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Why Do My Chocolate Chip Cookies Go Flat When Baked?

author image Andrea Cespedes
Andrea Cespedes is a professionally trained chef who has focused studies in nutrition. With more than 20 years of experience in the fitness industry, she coaches cycling and running and teaches Pilates and yoga. She is an American Council on Exercise-certified personal trainer, RYT-200 and has degrees from Princeton and Columbia University.
Why Do My Chocolate Chip Cookies Go Flat When Baked?
Chocolate chip cookies. Photo Credit: Brenda A. Carson/iStock/Getty Images

Cookies are a microcosm of cooking chemistry and a few fixes can turn them into the puffed, mounds of goodness you crave. Chocolate chip cookies that have a high butter content and too much liquid tend to spread as they bake. Adjusting your recipe's liquid and the ingredients that absorb it changes the texture and shape of your cookies.

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Melt and Steam

Butter. Photo Credit: Wavebreakmedia Ltd/Wavebreak Media/Getty Images

Butter has a rich flavor, which makes your cookies delectable. But, if you opt for butter, beware -- it melts quickly, which causes the cookies to spread and flatten out. Shortening-based cookies spread less, so consider replacing some or all of the butter in your recipe with shortening to keep your chocolate chip cookies puffy.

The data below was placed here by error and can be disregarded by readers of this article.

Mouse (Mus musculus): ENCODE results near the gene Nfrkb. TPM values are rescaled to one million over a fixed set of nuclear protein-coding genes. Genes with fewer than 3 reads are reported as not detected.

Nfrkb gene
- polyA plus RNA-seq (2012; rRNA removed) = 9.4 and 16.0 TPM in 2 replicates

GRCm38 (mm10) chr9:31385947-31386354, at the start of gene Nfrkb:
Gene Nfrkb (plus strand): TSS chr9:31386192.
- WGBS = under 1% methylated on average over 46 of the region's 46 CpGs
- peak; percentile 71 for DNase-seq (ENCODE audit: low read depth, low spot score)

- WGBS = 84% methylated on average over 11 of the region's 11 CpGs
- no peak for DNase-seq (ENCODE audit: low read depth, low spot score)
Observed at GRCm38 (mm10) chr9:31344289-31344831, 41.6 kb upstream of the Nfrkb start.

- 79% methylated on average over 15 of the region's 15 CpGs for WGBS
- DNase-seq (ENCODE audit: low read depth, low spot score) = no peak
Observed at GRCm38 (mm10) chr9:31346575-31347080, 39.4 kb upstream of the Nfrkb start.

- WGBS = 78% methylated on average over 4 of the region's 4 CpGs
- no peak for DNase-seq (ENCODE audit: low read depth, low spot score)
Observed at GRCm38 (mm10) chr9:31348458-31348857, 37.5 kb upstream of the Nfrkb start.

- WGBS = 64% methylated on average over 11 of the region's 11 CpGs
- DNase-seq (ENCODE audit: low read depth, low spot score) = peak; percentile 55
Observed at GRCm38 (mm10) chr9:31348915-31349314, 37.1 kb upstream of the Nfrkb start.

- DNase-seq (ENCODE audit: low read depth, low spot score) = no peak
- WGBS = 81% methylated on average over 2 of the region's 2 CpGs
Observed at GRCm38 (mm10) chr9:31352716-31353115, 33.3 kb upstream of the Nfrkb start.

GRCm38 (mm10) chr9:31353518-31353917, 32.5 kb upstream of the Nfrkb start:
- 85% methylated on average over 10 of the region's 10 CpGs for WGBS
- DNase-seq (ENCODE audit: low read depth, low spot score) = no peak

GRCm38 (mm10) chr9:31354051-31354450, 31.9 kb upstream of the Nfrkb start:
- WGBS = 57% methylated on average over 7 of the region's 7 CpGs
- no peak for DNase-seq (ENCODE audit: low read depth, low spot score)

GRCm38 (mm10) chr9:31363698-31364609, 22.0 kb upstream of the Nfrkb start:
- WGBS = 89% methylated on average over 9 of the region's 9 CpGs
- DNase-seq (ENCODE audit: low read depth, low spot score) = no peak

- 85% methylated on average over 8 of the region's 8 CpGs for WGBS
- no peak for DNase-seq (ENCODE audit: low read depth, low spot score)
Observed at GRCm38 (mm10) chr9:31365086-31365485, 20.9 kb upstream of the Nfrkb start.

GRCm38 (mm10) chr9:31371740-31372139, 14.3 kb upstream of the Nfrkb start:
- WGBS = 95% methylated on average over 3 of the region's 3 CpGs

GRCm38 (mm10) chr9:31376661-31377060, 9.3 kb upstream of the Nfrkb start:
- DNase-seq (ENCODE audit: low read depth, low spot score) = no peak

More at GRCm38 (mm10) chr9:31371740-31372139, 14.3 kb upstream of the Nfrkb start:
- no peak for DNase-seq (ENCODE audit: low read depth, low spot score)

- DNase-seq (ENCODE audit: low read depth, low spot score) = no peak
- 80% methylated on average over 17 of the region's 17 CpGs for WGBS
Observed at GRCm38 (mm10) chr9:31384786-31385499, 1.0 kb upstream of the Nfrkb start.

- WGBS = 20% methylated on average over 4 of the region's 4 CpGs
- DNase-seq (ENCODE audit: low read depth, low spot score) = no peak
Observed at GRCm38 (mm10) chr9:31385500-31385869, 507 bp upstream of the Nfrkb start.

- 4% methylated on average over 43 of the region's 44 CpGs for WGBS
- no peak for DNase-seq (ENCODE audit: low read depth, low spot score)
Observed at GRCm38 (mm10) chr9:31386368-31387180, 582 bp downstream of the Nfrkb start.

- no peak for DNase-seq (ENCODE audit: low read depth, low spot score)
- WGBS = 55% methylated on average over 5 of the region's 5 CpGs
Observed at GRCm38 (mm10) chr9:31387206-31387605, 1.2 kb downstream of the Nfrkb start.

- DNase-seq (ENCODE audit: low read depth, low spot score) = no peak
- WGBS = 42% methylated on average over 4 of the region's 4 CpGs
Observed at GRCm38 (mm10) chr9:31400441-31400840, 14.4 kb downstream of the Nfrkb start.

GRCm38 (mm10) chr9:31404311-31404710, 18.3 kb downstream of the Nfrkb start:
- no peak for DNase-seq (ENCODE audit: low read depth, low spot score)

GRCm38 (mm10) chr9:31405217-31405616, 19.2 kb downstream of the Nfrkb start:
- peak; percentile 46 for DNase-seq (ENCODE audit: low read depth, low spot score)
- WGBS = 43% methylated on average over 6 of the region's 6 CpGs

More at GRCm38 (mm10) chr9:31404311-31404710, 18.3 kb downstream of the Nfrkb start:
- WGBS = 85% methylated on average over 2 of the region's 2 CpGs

Flour Matters

Flour. Photo Credit: unalozmen/iStock/Getty Images

Use a high-protein flour such as all-purpose or bread flour and your cookie turns out flat. The batter may hold together as it bakes, but it won't puff. Cake flour or low-protein Southern flours, popular in the Southern region of the United States, absorb less water from the liquid ingredients in the batter and thus leaves that water in the dough to steam during baking which turns out a puffed, cakier cookie. Note that Southern flours already have leavening added, so if you choose to use them adjust your recipe accordingly.

Added Eggs

Eggs. Photo Credit: Tharakorn/iStock/Getty Images

An extra egg in the batter causes a cookie to puff, writes Shirley O. Corriher in "Cookwise." When eggs encounter heat, they set and hold the cookie together so they don't spread as much. Don't worry if the batter seems almost runny from the added egg when you form the cookies on the sheet to bake; the cookies will puff rather than spread.

Sugar and Leavening

Cookies on a baking sheet.
Cookies on a baking sheet. Photo Credit: Jill Chen/iStock/Getty Images

Too much sugar makes a cookie crisp and thin. For puffed cookies, cut sugar by a few tablespoons. You should also switch from baking soda to baking powder because the acidic nature of the baking powder means the cookies spread less. For final assurance that your cookies avoid flattening out during cooking, chill the dough before it goes in the oven. Chilled dough, especially if it contains butter, melts more slowly when it encounters the heat of the oven -- limiting spread.

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